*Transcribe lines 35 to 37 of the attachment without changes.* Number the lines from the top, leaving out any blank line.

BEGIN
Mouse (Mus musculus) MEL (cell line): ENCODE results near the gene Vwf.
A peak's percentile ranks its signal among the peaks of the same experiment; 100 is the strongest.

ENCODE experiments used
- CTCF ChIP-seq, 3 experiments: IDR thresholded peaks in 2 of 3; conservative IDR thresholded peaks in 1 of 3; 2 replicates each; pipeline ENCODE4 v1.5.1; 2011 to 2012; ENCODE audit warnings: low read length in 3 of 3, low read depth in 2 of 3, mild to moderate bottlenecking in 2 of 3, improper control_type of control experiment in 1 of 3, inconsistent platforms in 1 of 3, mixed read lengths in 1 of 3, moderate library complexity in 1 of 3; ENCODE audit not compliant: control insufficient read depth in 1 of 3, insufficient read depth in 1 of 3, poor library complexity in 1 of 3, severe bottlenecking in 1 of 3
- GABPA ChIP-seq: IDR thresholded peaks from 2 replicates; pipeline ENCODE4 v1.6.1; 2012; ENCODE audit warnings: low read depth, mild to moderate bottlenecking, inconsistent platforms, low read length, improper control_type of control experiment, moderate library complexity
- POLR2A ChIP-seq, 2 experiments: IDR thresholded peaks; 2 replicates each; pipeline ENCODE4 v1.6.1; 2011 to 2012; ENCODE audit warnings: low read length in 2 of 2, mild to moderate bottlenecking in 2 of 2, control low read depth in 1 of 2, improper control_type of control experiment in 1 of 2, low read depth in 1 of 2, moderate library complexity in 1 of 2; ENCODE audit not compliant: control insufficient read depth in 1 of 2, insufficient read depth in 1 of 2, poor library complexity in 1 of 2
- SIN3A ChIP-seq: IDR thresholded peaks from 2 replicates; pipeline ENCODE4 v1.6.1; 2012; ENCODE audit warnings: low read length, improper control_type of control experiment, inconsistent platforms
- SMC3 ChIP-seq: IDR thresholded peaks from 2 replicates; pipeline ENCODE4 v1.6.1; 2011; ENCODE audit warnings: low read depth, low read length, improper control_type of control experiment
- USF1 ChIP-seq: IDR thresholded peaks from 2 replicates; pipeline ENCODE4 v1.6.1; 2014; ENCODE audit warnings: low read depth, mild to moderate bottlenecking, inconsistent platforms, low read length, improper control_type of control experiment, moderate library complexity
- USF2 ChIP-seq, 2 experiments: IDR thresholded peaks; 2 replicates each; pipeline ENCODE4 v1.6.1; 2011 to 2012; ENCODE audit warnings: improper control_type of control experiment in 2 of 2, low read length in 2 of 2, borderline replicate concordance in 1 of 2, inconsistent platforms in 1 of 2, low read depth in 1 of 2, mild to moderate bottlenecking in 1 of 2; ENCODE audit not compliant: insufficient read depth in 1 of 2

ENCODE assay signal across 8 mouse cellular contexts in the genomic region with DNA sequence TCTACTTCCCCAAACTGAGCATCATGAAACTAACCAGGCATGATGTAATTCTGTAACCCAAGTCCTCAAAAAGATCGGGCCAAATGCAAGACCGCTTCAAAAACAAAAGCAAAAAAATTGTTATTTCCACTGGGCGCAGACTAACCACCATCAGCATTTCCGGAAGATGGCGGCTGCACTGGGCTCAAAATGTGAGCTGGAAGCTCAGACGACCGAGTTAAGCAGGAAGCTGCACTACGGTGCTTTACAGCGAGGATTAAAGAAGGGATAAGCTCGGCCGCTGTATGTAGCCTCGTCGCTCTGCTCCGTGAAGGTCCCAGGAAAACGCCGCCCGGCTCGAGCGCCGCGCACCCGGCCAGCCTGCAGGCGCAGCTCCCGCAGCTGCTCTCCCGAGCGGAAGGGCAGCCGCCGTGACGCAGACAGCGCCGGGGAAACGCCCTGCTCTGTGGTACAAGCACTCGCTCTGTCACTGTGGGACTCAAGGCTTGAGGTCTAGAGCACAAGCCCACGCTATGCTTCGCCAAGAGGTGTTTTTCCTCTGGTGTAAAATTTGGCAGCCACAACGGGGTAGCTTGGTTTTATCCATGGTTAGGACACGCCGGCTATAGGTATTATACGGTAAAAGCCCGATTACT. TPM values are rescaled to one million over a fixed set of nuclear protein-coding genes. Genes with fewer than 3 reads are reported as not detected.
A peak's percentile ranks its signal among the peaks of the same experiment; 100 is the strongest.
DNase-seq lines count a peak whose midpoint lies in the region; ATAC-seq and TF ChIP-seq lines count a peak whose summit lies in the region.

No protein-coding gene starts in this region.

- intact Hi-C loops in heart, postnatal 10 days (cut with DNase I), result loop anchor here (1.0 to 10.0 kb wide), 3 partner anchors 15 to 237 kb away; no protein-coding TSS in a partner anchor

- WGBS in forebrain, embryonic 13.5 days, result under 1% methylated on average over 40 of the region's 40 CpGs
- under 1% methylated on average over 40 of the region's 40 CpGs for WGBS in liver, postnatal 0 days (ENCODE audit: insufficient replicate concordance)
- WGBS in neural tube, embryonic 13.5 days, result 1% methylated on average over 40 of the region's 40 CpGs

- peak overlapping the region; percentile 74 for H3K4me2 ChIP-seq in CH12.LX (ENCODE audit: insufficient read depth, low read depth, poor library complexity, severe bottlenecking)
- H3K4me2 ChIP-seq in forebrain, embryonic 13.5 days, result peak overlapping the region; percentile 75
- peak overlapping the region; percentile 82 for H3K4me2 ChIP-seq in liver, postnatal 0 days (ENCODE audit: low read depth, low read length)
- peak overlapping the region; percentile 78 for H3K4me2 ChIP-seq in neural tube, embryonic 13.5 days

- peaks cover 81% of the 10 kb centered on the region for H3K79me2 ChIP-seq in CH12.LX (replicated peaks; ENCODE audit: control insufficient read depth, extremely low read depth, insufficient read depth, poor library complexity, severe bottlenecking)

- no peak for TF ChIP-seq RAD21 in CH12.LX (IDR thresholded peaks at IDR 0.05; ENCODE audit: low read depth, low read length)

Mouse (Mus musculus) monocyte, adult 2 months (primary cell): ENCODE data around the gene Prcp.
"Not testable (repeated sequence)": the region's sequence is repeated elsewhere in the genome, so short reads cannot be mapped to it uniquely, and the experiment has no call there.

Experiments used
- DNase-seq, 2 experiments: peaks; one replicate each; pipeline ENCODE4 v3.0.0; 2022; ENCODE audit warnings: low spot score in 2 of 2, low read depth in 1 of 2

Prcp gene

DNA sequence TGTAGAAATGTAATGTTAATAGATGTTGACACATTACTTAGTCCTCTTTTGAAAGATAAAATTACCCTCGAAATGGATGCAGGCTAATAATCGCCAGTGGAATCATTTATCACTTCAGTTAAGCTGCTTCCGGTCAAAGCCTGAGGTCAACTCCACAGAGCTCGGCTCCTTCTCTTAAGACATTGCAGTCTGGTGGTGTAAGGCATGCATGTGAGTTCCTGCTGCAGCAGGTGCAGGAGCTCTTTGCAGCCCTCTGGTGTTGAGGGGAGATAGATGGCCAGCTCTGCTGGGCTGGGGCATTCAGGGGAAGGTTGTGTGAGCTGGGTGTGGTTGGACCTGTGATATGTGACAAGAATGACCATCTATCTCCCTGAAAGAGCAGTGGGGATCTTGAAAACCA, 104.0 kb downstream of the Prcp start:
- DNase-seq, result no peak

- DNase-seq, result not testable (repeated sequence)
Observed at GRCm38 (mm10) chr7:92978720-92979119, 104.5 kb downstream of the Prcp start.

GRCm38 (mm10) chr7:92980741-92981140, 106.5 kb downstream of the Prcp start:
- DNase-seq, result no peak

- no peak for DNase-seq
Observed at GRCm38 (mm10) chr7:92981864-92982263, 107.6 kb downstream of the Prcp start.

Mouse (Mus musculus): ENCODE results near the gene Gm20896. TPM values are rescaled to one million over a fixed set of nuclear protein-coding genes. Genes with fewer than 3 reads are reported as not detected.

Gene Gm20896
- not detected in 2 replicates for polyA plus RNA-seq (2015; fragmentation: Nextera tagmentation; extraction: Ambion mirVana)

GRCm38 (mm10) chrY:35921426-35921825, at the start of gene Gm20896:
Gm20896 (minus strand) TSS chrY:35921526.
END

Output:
- DNase-seq, result no peak

- no peak for DNase-seq
Observed at GRCm38 (mm10) chr7:92981864-92982263, 107.6 kb downstream of the Prcp start.